For example, 2020 research found that ASD can co-occur with:

Schizophrenia may co-occur with:

Diagnosing ASD

ASD may be diagnosed during a young child’s wellness exam with their pediatrician. The pediatrician will ask the child’s caregiver a series of questions about the child’s development, such as their speech and communication skills. They will also ask about any restricted and repetitive behaviors.

ASD is a complex condition. Your child’s pediatrician may refer them to one or more of the following professionals for additional evaluation:

  • pediatric neurologist
  • child psychologist or psychiatrist
  • neuropsychologist
  • speech-language pathologist
  • occupational therapist

Diagnosing schizophrenia

A mental health professional may make a schizophrenia diagnosis after someone has experienced symptoms of psychosis. They may focus less on developmental stages and social-communication skills.

The first episode of psychosis will usually occur in late adolescence or early adulthood. But the NIMH says most people with schizophrenia will experience some symptoms, such as mood and thinking changes, as early as mid-adolescence.

Childhood-onset schizophrenia

In very rare instances, doctors may diagnose schizophrenia in someone under the age of 13. This is called childhood-onset schizophrenia (COS). Less than 1 in 40,000 children get this diagnosis, according to a 2019 review. Because COS is so rare, it is not well understood and difficult to diagnose.

Early negative symptoms of COS can look like autism. In fact, until 1980, autism was called “childhood schizophrenia.”

It can also be difficult to accurately identify positive symptoms in COS. Some childish behaviors can be confused for psychosis. It’s also harder for children to describe their symptoms to a doctor.

Before positive symptoms occur, children usually show warning signs. According to 2014 research, these may include:

  • shyness
  • loneliness
  • depression
  • aggression
  • thoughts of suicide
  • theft
  • bizarre behavior

Therapies and support for ASD

“Treatment” for ASD is a subjective term. Instead, you may consider “treatment” as a way to help you feel better and function in social situations, work, and school.

Interventions for ASD may start at a young age and include a combination of the following:

  • behavioral therapy
  • social groups
  • occupational therapy
  • speech therapy
  • educational support, such as an individualized education plan (IEP) at school
  • medications to help treat anxiety, aggression, and other concerns if needed

Treating schizophrenia

Treatment for schizophrenia mainly involves medications and therapies, including:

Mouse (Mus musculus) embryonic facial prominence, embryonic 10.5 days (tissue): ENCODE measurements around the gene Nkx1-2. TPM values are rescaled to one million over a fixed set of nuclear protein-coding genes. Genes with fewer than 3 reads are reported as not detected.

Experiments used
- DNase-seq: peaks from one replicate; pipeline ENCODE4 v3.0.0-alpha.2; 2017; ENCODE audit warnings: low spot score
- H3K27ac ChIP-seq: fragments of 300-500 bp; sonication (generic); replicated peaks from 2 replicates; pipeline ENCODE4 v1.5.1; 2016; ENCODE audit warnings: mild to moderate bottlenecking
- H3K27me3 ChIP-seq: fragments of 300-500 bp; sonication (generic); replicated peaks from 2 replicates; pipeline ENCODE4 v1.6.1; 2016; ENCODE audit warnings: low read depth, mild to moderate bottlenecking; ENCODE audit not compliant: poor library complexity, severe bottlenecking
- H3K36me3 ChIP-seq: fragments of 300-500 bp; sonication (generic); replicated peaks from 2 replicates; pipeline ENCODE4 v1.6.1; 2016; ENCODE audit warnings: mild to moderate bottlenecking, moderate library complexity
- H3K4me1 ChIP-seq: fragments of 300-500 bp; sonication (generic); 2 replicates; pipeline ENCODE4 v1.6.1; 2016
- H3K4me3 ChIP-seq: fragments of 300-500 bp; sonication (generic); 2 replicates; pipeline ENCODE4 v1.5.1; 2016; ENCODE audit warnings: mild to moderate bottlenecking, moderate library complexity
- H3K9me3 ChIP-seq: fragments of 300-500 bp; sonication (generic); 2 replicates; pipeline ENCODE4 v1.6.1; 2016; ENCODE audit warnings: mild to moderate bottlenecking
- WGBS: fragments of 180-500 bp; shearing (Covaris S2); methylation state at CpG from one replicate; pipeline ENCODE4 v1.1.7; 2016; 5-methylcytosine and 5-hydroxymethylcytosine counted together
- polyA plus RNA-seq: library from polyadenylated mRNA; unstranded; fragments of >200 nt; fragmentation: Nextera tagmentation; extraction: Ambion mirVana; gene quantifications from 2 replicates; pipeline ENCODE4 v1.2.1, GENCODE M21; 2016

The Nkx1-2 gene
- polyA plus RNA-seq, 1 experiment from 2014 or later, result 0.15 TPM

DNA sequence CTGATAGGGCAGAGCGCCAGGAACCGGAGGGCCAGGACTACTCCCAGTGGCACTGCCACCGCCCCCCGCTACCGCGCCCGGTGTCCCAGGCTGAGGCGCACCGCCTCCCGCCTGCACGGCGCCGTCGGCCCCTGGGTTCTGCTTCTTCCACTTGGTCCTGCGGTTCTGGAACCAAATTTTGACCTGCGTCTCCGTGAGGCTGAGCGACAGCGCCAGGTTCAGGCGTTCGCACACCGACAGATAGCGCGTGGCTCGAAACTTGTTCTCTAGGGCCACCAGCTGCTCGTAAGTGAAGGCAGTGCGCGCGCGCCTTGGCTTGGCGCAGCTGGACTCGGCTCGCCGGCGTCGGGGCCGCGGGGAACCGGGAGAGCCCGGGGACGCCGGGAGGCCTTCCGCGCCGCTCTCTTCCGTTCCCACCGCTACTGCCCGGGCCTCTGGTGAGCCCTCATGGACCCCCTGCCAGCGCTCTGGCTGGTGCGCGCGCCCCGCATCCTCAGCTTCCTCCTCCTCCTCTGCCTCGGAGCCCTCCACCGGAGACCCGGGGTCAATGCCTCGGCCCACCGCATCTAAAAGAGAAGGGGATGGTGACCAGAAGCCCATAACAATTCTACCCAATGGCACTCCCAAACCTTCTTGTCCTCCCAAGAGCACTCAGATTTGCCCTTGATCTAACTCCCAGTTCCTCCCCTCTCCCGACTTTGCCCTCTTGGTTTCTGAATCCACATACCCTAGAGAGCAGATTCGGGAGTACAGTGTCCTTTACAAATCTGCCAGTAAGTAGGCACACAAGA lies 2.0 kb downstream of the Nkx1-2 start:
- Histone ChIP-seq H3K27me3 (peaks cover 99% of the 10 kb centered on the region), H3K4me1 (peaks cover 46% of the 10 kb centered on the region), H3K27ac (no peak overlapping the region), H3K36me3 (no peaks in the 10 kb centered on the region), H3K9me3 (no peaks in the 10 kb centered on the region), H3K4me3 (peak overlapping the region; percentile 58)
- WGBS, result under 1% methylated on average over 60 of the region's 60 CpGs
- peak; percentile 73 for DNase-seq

• antipsychotic drugs to help treat symptoms of psychosis
  • cognitive behavioral therapy, which may also help address negative symptoms
  • psychosocial therapies to help improve coping skills for participating in school, work, and social situations
  • coordinated specialty care, which combines the above medications and therapies for a comprehensive treatment approach
  • assertive community treatment to support people with repeated hospitalizations or homelessness

ASD and schizophrenia share genetic components. According to 2020 research, genetics may increase the chances of developing either condition, and sometimes both. However, there’s not a single gene known to predict whether or not they will develop.

Factors that increase the chance of having ASD may include:

  • being born at a low birth weight
  • being born to older parents
  • having an autistic sibling
  • the presence of certain genetic conditions, such as fragile X, Down, or Rett syndrome

The NIMH says that known risk factors for schizophrenia include:

  • brain changes that may occur before birth or during puberty
  • exposure to viruses before birth
  • nutritional problems before birth
  • growing up in a high stress environment
  • living in poverty

It’s important to understand that having any one of these factors doesn’t automatically mean a person will develop ASD or schizophrenia.

Both ASD and schizophrenia tend to develop at a young age. Therapies and other interventions may be most effective when started at a younger age.

The symptoms of each condition can differ a lot from person to person. The outlook can also differ with each person.

ASD is considered lifelong, but early interventions can increase the likelihood of independence in adulthood.

The outlook for schizophrenia is also varied. Some people go into remission from their symptoms. Others may continue to experience symptoms or go through periods of remission and recurrence. Worldwide, the World Health Organization (WHO) estimates that one in three people will fully recover.

ASD and schizophrenia share some similar symptoms, especially when it comes to social interaction and communication. However, despite any similarities, ASD and schizophrenia are two separate conditions that each have unique symptoms.

It’s important to avoid self-diagnosing any developmental or mental health condition. If seeking therapies or other interventions, a professional diagnosis is essential to help you get started.